Can I apply the suzuki method to my instrument?

said: Feb 10, 2010
 1 posts

Hello Music Teachers!

I am a Mandolinist in search of an answer involving suzuki enthusiasts and teachers of the suzuki method.
I am somewhat familiar with the methods framework but not the actual books or content therein. One of the reasons why i am asking the question in mind is that from the research i have done on the suzuki method is that it just is not confined to one instrument. In finding out more information about the methods used in suzuki teaching
I have recognized that ” the method” can be transferred to a number of instruments with many types of instruments similar and quite different to the other.
Here is a question , could I learn and/or teach, if privaleged, the suzuki method books, pedagogy and theories on the banjo? Why do I feel that teaching and learning the method can be applied to any instrument? Is this a true or false assumption?
I am intimately close and knowlegeable with my music weapon of choice, the mandolin, and would like to continue with the hope that other students could have the opportunity to learn if my assumption is correct. Could the suzuki method be transferred to the mandolin ? I will leave the question open to any interested forum reader or thought provoker that could be relevent to my interest to pursue the method using my instrument of choice. Please feel free to respond and thank you for your time….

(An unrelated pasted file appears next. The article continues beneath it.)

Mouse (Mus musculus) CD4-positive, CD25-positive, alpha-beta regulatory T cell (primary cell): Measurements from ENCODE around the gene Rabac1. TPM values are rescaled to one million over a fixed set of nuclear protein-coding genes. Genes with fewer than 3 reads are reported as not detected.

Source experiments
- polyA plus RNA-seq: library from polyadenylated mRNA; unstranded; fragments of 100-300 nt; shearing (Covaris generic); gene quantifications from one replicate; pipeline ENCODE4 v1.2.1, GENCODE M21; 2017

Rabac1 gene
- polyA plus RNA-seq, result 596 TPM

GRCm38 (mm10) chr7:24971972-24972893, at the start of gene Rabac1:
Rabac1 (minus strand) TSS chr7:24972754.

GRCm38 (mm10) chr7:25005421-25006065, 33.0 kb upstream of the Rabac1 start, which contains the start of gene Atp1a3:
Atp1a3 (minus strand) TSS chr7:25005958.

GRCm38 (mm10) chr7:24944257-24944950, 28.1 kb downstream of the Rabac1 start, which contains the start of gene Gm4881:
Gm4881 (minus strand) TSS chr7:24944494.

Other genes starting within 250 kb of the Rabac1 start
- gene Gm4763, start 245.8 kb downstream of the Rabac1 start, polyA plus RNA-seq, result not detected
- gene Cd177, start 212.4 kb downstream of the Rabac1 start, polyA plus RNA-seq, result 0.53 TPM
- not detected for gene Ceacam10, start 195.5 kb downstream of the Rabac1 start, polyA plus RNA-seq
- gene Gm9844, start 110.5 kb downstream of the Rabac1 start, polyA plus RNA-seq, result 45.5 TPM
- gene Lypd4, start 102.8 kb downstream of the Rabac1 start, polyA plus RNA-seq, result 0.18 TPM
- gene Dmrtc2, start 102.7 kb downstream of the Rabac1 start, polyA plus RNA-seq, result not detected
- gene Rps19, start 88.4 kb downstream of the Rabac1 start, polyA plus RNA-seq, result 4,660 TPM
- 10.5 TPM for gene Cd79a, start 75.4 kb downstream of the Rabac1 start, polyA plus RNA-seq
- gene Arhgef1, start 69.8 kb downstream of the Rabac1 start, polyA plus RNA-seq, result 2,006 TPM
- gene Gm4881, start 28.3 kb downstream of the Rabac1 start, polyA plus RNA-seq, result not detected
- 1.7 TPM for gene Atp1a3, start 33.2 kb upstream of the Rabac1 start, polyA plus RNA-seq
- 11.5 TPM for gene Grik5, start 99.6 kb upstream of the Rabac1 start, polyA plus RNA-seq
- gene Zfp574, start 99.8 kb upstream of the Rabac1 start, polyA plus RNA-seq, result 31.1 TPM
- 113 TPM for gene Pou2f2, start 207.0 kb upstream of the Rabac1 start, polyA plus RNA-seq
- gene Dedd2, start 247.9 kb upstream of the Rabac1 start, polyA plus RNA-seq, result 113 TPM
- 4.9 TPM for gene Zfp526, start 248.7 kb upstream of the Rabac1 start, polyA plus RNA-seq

Neil mandolin

Jennifer Gray said: Feb 10, 2010
Jennifer Gray
Suzuki Association Member
Violin, Viola
28 posts

If I’m not mistaken some work has already been done in Italy to set up a mandolin version of the Suzuki method, check the ESA site.

Sara said: Feb 26, 2010
 Violin
191 posts

It seems there are no limits when it comes to Suzuki. However I’m not sure that the same literature meant for violin would work well for mandolin. I think that if one is thoroughly familiar with the instrument, then adaptation of pieces shouldn’t be too much trouble.
A chorus of mandolins would certainly be beautiful!

“What is man’s ultimate direction in life? It is to look for love, truth, virtue, and beauty.” Dr. Shinichi Suzuki

said: Feb 27, 2010
 4 posts

A good start would be to read “Nurtured by Love” written by Suzuki himself. And I’d get up with the closest Suzuki Teachers association and see if you could talk with an established teacher or see about taking a short workshop about the Suzuki method. Good Luck!

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